• Raila’s well-trodden path didn’t start yesterday. He has been doing this for the last 26 years,
• Now, relying on this voter base in Nyanza, starting with Migori, he is organising riots in the name of ‘peaceful demonstrations' to cause disturbance to the nation-state.
In Gikuyu, there is a common word ‘Kwigurukia’, which is used to describe a situation whereby someone makes himself ‘mad’, restless and angry in order to achieve a certain outcome.
This is what Raila Odinga has been doing over the last 26 years since 1997.
Recently, he went to South Africa and on coming back, he conjured up a big fat lie of how he was rigged out of the 2022 presidential election.
The man came a close second and because the server lie couldn’t fly this time round, he was caught flat footed. Not even being able to convince the Supreme Court his petition had any merit.
In fact, it fell flat on the face, with the judges terming the evidence 'hot air', and with one of his lawyers resulting to singing nursery rhymes in court.
Now, relying on this voter base in Nyanza, starting with Migori, he is organising riots in the name of ‘peaceful demonstrations' to cause disturbance to the nation-state.
Raila’s well-trodden path didn’t start yesterday. He has been doing this for the last 26 years, yet this goes further down to 1994, starting with his father Jaramogi Oginga Odinga.
President Daniel Moi won the 1992 general election with a paltry 33 per cent of the vote as the 50 +1 formula wasn’t in place. The combined opposition had over 60 per cent of the vote, with Kenneth Matiba, Mwai Kibaki and Jaramogi being the main opposition flag bearers under Ford Asili, the Democratic Party and Ford Kenya respectively.
Matiba’s Ford Asili was the main opposition party, but this soon changed after some MPs defected to Kanu. Ford Kenya became the main opposition, but soon, an old, frail and ailing Jaramogi started cooperating with Moi such that by 1997, DP was the main opposition party.
The Moi’s Kanu and Oginga’s Ford Kenya cooperation was only hampered by the death of the latter in 1994. Raila then unsuccessfully attempted a coup in Thika against Kijana Wamalwa in Ford Kenya.
After that, he soon bolted out to form NDP. This is the party he used to vie for the presidency in 1997. He came a distant third after Moi and Mwai Kibaki, with Wamalwa and Charity Ngilu taking up the fourth and fifth positions respectfully.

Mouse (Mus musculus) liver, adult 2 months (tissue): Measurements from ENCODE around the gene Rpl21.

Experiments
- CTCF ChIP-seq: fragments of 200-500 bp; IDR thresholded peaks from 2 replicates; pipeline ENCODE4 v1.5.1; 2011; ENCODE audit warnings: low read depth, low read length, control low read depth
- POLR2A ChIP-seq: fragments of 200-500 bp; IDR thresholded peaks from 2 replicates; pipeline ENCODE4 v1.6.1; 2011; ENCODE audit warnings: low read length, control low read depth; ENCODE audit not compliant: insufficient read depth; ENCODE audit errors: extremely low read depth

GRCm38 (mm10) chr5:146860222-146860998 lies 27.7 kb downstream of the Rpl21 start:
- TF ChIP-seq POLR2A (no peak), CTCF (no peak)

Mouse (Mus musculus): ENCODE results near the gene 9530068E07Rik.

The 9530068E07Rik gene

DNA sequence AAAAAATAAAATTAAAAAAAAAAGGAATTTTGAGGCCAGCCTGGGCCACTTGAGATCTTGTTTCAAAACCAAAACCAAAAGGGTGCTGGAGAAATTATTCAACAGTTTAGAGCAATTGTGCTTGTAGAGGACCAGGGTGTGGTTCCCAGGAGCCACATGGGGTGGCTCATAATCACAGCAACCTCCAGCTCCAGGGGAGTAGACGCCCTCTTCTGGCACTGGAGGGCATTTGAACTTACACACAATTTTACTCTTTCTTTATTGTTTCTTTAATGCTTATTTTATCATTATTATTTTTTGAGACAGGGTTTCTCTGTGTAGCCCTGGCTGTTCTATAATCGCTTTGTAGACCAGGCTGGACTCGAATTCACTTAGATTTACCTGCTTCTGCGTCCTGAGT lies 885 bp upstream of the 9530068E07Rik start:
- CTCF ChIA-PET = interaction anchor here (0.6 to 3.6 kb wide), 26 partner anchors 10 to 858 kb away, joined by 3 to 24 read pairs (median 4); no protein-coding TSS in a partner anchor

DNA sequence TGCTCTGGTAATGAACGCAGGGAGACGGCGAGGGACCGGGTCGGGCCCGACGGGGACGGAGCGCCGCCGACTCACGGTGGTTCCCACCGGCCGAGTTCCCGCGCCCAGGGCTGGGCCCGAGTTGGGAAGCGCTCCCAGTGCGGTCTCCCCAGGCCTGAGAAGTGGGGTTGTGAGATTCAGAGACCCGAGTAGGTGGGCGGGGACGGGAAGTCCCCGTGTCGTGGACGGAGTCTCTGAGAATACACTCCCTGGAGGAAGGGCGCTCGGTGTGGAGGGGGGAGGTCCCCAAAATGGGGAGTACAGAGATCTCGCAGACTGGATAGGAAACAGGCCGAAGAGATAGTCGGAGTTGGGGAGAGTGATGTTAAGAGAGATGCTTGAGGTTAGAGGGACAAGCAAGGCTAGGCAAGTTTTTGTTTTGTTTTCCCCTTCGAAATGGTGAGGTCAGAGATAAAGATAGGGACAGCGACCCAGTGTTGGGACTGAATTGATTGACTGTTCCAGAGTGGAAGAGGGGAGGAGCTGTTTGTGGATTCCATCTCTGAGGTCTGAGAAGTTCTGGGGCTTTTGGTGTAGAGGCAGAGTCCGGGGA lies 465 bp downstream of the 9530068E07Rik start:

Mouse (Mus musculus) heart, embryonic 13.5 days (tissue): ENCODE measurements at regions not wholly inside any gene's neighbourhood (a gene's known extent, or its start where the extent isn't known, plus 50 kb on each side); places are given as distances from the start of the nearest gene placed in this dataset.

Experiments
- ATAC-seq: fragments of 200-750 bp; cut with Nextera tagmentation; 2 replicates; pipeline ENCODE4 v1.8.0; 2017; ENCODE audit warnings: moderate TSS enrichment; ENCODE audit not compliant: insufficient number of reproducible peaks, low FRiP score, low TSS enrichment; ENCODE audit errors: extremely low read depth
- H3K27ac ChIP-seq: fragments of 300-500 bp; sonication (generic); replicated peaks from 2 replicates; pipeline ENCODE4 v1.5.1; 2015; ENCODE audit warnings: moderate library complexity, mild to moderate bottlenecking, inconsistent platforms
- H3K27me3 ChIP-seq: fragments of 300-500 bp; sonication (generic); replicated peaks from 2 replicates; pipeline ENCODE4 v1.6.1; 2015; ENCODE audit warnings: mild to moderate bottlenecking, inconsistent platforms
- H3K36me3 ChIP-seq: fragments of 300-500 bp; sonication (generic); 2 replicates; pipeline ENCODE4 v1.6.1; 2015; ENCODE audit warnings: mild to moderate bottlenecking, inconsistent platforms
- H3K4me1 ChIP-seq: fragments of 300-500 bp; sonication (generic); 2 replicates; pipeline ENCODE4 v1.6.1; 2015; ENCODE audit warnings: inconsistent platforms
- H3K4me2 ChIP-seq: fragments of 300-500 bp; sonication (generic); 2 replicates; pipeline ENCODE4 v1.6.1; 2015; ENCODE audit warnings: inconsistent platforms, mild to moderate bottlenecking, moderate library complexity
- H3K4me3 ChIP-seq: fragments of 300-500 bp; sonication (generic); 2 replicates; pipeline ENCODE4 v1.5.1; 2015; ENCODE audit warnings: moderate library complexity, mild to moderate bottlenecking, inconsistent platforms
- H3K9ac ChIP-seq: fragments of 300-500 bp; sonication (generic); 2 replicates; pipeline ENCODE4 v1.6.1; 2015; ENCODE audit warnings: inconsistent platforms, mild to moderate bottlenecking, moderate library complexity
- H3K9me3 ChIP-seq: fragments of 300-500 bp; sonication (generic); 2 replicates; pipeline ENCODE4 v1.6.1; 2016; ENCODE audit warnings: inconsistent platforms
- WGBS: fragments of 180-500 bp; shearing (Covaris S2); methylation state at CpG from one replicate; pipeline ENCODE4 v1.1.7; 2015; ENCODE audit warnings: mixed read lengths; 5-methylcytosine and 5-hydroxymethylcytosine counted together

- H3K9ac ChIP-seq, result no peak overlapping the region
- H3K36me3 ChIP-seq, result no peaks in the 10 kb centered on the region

Kibaki and Raila disputed the elections — Kibaki moved to court. I remember seeing both of them seated at Nyayo stadium during one of the public holidays, laughing it off as Moi made his national address.
Raila got into cooperation with Moi, after the 1997 post-election skirmishes and violence in areas such as Kisumu, and Kisauni in Mombasa. This cooperation led to Raila joining the Kanu government in 2001, after dissolving NDP and being made Minister for Roads. His ally, Adhu Awiti, become economic planning minister.
In 2002, Raila, who had been made Kanu’s secretary general, bolted out, causing the party to implode afetr Moi picked Uhuru Kenyatta as his successor. The Jogoo had swallowed the tractor, but Raila didn’t switch it off!
After the Kasarani walkout, LDP led by Raila joined NAK to form Narc, with Kibaki as presidential candidate. This coalition won by 62 per cent of the vote.
Soon after, however, Raila destabilised the government, accusing Kibaki of not honoring the MoU. They were sacked from the Cabinet and he successfully led a no campaign against a new constitution.
In 2007, Kibaki defeated Raila by 2.35 per cent margin to win his second term. The 2008-07 post-election violence erupted, with Raila calling for mass action against the alleged rigging by Kibaki's PNU.
Over 1,000 people died and more than a million people were internally displaced. A truce aptly named the National Accord was negotiated at Serena leading to the ‘Nusu Mkate’ government. Raila had once again managed to get back to government through coercion.
In 2013, he lost to Uhuru, who was Moi’s preferred successor 11 years earlier. When the Supreme Court dismissed Raila’s petition, another handshake was arranged by Rev Jesse Jackson and Jimi Wanjigi. This led to a joint photo at State House between President Uhuru, Deputy President Ruto, Raila and Kalonzo Musyoka, his running mate.
In 2017, when UhuRuto were declared winners and the Supreme Court nullified the elections, Raila got a perfect excuse to destabilize the country as he refused to participate in a repeat presidential election on October 26, 2017.
Again on March 9, 2018 and after having sworn himself as the people’s president, he shook hands with Uhuru and kicked Ruto and his allies out of government.
A scheme to mutilate the Constitution by introducing 73 amendments flopped after the Judiciary nullified the BBI process. Even with the support of Uhuru, Raila still lost to William Ruto.
It’s thus not by coincidence that on the 5th anniversary of his handshake with Uhuru, Raila declared protests that are predictably aimed at achieving a fifth handshake with the fifth president.
You can’t do the same things the same way and expect different results. Raila is predictable!